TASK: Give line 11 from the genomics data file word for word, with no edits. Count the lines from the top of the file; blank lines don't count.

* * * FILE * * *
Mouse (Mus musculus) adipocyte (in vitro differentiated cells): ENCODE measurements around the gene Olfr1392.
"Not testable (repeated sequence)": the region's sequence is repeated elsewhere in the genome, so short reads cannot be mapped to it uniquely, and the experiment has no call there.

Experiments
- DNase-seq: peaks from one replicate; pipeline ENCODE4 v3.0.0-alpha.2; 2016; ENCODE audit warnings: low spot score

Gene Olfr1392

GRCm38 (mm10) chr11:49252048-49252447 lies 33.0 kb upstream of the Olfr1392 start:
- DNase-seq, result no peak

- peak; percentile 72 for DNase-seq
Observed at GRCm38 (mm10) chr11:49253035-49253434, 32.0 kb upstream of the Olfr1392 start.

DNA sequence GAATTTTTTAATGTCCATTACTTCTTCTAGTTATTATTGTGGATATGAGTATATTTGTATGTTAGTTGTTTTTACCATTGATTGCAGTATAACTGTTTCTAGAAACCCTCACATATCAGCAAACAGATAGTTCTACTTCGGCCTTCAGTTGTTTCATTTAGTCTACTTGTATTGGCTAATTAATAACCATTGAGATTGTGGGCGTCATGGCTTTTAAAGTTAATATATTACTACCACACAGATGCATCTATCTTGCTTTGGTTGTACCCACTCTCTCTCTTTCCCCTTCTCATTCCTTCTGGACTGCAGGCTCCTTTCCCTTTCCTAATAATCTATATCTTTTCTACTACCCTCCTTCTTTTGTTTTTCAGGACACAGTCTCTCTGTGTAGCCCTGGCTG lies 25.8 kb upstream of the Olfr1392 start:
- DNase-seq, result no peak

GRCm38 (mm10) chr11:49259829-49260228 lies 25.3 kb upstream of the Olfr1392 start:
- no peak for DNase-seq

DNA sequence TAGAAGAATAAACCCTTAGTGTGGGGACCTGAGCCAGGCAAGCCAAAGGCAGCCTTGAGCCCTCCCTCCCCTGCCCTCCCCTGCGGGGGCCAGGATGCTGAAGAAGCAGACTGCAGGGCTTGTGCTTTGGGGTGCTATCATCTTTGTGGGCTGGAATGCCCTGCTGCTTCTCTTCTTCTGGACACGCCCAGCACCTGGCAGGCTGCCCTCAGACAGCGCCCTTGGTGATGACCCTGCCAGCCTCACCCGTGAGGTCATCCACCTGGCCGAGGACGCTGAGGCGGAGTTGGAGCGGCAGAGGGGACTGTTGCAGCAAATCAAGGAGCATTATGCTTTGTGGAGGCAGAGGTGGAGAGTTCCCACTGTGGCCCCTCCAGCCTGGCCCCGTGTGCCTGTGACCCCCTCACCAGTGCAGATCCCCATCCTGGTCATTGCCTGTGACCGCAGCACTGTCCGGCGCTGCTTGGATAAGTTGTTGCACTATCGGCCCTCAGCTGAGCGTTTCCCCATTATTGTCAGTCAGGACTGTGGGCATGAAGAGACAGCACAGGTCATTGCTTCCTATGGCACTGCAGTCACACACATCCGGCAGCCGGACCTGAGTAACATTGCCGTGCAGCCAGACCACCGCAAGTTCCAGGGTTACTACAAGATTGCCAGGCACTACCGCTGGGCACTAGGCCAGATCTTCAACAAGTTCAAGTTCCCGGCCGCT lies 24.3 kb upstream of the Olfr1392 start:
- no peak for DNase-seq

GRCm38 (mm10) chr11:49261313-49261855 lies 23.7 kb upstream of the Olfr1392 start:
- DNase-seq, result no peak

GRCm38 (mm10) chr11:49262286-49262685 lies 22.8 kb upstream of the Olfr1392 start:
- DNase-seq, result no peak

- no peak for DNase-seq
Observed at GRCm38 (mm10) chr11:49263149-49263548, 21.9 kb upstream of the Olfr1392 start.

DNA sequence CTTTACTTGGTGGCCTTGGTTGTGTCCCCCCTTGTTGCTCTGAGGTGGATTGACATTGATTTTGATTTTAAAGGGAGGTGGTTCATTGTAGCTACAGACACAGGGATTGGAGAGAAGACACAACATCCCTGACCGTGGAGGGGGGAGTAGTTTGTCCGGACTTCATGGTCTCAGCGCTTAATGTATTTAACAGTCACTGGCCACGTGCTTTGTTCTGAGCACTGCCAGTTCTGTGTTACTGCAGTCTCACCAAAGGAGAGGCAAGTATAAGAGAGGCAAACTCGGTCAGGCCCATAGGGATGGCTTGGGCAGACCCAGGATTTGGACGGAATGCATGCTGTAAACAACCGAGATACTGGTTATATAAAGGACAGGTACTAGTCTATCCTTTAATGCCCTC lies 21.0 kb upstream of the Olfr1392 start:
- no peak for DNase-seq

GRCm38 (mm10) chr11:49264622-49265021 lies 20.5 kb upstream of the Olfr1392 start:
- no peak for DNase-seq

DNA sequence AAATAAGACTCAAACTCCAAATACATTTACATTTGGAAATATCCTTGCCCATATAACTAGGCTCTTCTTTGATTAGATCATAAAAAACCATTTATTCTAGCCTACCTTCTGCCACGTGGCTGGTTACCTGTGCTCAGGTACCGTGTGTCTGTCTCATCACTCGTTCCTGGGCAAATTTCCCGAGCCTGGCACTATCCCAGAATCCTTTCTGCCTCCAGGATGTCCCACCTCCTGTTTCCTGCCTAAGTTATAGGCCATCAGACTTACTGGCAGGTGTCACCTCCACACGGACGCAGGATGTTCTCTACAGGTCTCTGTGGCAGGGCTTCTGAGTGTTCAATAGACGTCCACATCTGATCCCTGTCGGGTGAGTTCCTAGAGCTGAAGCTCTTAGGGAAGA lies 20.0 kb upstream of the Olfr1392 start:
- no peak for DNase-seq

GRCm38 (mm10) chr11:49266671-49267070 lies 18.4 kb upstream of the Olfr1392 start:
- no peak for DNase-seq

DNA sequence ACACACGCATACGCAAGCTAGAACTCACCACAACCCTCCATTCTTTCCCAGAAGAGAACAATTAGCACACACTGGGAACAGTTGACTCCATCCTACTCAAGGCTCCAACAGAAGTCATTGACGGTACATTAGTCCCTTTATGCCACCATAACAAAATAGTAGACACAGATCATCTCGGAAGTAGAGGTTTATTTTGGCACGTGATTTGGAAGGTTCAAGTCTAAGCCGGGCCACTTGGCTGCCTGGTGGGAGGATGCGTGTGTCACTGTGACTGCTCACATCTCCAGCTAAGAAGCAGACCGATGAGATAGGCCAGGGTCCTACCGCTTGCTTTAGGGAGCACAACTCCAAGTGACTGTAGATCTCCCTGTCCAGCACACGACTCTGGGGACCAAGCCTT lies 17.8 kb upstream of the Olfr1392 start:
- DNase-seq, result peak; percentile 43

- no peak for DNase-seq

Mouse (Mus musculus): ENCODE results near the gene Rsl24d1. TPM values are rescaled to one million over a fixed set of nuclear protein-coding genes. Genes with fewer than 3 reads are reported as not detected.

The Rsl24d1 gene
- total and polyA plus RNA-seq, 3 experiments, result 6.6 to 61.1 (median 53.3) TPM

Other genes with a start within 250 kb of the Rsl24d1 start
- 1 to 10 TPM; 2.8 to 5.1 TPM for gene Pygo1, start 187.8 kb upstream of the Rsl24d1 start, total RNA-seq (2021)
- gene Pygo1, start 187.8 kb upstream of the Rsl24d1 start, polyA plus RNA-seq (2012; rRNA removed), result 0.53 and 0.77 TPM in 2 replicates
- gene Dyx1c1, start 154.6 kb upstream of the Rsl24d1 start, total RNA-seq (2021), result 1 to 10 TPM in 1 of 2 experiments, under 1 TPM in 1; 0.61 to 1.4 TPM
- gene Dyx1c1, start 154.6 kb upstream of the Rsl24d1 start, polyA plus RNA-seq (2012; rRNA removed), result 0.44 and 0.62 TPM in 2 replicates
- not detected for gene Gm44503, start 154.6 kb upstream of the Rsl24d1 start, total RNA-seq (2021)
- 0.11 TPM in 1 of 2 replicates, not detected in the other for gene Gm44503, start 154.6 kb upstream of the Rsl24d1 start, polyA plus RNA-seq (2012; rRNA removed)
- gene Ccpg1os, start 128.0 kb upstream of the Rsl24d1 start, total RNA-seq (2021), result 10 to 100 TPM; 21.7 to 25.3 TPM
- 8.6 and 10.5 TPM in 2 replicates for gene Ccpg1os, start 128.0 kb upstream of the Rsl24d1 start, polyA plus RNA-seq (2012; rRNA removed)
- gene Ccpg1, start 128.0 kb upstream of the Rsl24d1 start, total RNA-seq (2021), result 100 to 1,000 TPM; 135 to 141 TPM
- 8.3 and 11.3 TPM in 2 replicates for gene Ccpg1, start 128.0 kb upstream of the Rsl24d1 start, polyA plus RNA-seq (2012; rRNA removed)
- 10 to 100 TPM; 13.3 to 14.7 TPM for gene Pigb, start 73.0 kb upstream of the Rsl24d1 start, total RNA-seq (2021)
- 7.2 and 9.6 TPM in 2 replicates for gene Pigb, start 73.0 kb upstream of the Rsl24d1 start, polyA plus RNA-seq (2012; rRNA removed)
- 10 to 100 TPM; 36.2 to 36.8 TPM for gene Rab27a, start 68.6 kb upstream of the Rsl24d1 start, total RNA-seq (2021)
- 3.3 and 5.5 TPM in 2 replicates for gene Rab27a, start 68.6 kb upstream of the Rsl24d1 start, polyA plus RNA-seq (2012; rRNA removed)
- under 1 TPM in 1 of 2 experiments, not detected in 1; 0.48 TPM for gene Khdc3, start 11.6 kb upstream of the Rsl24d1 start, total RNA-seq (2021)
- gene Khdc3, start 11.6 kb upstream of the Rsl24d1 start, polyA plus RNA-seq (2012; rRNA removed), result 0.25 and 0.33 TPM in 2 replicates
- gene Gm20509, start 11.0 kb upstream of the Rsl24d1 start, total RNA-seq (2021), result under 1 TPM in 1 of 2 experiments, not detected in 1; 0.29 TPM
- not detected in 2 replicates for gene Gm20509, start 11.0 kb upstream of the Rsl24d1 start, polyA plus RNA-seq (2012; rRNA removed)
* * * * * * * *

- DNase-seq, result no peak